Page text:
Fields Film: Missing Reads, Sailing Throws, Tripping in the Pocket, and Everything Else That Went Wrong

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Fields Film: Missing Reads, Sailing Throws, Tripping in the Pocket, and Everything Else That Went Wrong

Chicago Bears

“My confidence is normal… but I’ve gotta get better, straight up,” Fields said after Sunday’s victory at Soldier Field. “I played, I wanna say the ‘a word’ …but I played like trash.”

No arguments here.

I can appreciate Justin Fields owning his performance, but it doesn’t make it any better. He was downright awful on Sunday (8-17, 106 yards, zero touchdowns, two interceptions, and a 27.7 passer rating), when he should have been feasting on a cruddy Houston secondary.

I shared the numbers last week on the ineptitude of Houston’s secondary, so I’ll spare you, but the Texans were the perfect bounce-back opportunity for Fields, and he simply shat the bed. There’s no other way to say it.

Is this time to write Justin Fields off? Absolutely not. The talent and ceiling are all there, and that hasn’t changed. It’s fine to acknowledge both that Fields was terrible on Sunday and that he can still be the guy we all thought the Bears were getting when they drafted him. I know it’s hard to admit that both can be true simultaneously (especially after a clunker like that), but they’re not mutually exclusive.

Fields’ biggest problem — one we’ve often discussed — is that he simply doesn’t see the field well yet. On his first interception of the game, Fields locks onto Cole Kmet over the middle and never sees Equanimeous St. Brown wide open to his left for a touchdown if he pulls the trigger. Instead, Fields goes to Kmet, who had space but overthrows him for an interception to Jalen Pitre. A double-whammy for Fields here.

(Ed. Note: We’re figuring out a better way to deliver videos in these posts moving forward).

Fields also missed St. Brown last week for a touchdown against Green Bay:

Fields did admit after the game that ESB was one of his reads, and he just missed him and went with Kmet, who was his first option on the play.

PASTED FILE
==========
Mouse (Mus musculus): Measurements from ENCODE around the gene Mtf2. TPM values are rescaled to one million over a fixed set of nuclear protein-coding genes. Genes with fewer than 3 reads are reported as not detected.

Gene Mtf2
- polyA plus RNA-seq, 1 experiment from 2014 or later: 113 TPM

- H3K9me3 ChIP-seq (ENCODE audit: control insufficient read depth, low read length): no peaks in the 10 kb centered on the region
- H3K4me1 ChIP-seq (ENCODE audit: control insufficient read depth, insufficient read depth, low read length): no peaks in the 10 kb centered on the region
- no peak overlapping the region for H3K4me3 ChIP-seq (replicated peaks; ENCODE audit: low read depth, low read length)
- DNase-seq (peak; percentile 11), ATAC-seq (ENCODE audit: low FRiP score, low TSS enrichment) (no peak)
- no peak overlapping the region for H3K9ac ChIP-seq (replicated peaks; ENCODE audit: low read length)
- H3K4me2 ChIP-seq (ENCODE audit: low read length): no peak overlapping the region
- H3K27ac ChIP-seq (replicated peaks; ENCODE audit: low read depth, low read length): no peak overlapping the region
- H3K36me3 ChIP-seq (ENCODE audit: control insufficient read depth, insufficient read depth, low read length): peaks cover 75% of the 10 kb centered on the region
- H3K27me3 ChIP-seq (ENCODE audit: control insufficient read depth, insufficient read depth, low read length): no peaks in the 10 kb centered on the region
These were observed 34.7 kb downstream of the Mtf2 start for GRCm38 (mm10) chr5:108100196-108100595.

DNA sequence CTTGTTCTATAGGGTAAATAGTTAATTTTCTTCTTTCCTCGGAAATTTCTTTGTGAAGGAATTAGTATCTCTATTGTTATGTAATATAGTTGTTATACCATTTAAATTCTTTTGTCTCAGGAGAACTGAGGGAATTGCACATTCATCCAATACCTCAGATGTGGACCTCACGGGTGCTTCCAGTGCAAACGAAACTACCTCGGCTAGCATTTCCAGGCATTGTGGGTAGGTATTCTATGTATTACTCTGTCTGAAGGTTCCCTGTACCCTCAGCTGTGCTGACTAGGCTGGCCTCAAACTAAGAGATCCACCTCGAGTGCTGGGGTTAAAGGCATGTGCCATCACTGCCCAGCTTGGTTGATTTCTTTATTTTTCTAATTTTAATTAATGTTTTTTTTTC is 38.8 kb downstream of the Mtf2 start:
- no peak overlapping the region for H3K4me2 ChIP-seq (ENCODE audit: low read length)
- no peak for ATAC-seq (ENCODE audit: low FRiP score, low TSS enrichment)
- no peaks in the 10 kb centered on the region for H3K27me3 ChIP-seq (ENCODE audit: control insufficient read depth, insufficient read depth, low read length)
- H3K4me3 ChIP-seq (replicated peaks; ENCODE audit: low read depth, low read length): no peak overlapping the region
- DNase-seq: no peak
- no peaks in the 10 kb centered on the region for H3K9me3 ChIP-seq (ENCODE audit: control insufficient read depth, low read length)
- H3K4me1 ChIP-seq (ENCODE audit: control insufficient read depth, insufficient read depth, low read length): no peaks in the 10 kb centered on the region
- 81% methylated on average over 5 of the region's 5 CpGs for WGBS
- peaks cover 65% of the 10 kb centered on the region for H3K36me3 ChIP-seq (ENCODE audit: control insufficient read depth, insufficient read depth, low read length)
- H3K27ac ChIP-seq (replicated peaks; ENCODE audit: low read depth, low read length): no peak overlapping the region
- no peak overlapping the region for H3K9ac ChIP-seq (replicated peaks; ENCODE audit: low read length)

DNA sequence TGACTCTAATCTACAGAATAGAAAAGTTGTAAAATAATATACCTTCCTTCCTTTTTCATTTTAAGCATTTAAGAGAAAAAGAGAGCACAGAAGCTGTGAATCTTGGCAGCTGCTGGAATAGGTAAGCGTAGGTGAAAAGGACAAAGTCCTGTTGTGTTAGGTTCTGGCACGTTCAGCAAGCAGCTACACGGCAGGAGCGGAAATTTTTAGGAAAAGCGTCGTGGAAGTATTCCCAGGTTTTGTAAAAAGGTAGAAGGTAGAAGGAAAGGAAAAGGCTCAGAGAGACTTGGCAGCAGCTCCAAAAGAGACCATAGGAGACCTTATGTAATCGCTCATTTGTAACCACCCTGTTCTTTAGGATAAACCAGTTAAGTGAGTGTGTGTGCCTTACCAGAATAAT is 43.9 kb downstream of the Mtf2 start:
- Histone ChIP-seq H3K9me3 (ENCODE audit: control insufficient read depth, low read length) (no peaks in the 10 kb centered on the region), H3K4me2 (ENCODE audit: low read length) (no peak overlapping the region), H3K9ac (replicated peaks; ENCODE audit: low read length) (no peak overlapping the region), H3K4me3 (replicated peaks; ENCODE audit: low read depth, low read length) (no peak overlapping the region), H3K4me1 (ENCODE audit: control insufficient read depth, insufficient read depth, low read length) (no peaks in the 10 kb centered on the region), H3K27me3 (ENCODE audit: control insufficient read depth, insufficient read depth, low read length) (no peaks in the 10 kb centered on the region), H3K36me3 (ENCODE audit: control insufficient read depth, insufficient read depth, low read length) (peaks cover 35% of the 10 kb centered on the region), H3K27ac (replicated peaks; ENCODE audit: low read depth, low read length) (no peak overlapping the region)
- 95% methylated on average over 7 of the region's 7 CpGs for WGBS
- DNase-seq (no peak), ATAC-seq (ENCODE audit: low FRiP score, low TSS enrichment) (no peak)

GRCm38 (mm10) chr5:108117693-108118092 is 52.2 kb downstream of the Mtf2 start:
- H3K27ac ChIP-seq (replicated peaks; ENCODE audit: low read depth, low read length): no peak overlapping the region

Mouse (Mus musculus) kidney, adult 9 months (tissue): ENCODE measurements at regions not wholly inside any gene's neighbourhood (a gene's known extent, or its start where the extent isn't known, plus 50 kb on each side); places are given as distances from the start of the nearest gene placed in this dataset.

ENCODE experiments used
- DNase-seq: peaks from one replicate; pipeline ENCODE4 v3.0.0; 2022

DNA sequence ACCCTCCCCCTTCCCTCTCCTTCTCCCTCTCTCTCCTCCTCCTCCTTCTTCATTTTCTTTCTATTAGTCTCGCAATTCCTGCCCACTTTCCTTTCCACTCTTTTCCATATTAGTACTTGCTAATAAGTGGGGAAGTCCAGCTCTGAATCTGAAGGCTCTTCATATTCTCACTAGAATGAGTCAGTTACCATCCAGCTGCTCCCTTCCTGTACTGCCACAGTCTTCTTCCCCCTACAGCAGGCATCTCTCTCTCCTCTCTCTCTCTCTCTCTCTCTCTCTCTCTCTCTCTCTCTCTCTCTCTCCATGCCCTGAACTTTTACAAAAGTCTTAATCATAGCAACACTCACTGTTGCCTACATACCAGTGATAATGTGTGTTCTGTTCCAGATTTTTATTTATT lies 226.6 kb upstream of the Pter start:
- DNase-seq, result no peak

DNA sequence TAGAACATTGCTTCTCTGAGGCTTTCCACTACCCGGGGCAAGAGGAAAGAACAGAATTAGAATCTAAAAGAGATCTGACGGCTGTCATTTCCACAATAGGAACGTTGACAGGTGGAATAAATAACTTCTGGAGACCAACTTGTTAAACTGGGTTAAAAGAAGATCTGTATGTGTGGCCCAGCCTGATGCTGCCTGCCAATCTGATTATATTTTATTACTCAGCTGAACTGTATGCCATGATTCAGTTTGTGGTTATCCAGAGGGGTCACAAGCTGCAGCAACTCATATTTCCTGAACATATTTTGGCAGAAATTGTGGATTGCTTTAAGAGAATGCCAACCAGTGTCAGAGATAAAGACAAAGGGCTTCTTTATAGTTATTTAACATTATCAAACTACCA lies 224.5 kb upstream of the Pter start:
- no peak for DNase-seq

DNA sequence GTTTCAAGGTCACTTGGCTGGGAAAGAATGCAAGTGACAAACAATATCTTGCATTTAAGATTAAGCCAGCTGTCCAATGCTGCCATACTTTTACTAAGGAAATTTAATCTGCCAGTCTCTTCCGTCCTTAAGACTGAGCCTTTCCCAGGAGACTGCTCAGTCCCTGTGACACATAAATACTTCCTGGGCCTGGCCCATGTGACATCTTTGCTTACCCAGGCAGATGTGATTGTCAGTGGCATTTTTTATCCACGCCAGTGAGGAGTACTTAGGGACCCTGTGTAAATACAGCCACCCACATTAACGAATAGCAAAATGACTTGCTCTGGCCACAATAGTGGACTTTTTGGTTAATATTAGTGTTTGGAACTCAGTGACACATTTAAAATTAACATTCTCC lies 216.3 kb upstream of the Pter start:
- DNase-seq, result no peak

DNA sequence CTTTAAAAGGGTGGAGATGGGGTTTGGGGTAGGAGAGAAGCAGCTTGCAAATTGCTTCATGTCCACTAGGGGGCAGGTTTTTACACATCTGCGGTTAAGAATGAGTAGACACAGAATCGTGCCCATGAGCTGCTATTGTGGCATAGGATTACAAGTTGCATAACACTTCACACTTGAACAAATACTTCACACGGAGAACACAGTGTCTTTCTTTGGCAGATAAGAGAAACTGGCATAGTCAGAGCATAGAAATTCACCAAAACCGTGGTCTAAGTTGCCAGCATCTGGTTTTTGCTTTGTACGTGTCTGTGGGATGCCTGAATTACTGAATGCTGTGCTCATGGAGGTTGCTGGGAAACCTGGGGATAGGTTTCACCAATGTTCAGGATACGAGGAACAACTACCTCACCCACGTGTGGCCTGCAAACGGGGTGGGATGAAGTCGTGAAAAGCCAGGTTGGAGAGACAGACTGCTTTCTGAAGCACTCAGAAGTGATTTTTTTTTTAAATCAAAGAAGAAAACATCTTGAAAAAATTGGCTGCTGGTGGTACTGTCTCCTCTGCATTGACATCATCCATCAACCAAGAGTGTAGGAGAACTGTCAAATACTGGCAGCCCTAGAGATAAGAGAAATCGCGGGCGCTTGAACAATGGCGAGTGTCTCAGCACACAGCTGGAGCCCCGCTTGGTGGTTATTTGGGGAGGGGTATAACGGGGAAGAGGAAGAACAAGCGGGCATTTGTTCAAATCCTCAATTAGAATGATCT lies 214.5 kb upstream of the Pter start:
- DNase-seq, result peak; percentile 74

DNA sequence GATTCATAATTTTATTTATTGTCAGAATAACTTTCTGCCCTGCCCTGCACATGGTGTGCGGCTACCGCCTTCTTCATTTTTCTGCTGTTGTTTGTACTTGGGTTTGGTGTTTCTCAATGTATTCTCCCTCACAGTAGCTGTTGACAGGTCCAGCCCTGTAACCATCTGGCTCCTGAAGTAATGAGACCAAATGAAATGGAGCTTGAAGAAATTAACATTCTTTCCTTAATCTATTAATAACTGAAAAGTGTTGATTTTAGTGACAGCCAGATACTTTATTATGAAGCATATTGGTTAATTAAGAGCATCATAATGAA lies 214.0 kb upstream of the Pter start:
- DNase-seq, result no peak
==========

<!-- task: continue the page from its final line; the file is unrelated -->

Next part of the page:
“The Cole Kmet pass, I just sailed it, it was there….he (EQ) was one of my reads but Cole Kmet was my first option and I just missed it.”

Again, I appreciate and respect the honesty and accountability, but he admitted that he went first read and missed a touchdown because of that decision. That’s two in two weeks, and that’s not good enough.

On his second interception of the day, Fields missed another wide-open receiver. This time he missed Cole Kmet wide open in the flat for what would have been a first down on 3rd & 6. Fields was locked onto his first option, Darnell Mooney, and never looked Kmet’s way. Again, not only did Fields lock onto his first option, he made a poor throw that allowed Jalen Pitre to intercept the pass. Another double-whammy for Fields with poor awareness and poor throws.

Fields’ “trash” performance went well beyond the interceptions, though. Here’s Fields missing Jake Tonges high on a throw that would have resulted in a first down:

Here’s Fields missing Darnell Mooney similarly:

Fields also twice lost track of where his guys were in the pocket and tripped over their feet, once for a sack, highlighting a problematic lack of awareness. Here’s Fields tripping over Braxton Jones, and he also tripped after making accidental contact with David Montgomery early in the game.

Fields’ afternoon wasn’t all bad, though. Early in the game Fields escaped a sack, evaded two Houston defenders and broke the longest run of his young career to give the Bears a first down and then some.

Fields’ 29-yard scramble was nice and highlighted two of his best tools, his speed and his ability to improvise. There were also some solid, accurate throws on Sunday. Still, the bad far outweighed the good, and if Houston wasn’t so bad, Fields’ mistakes would have cost the Bears a win.

I’ve seen some early reactions from people, and they go like this: “a win is a win,” or “2-1 looks pretty good right now,” and the thing is, no. Those things don’t matter right now.

At this point in the Bears rebuild, Justin Fields looking terrible against an inferior opponent is far more concerning than the Bears squeaking out a win against the Texans is encouraging. A sloppy, rushing-game-fueled victory does not outweigh a terrible performance from their young quarterback.

If you disagree, sorry; but that’s an indisputable fact. Justin Fields’ development means more than meaningless wins in the infancy of the rebuild. In fact, if Justin Fields ends up not being the guy, then wins like these are detrimental to the Bears ability to go and get the guy under center.

It’s simple math, really. Fields has to be significantly better, plain and simple. See ya, next week.

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Author: Patrick K. Flowers

Patrick is a Staff Writer at Bleacher Nation. You can follow him on Twitter @PatrickKFlowers.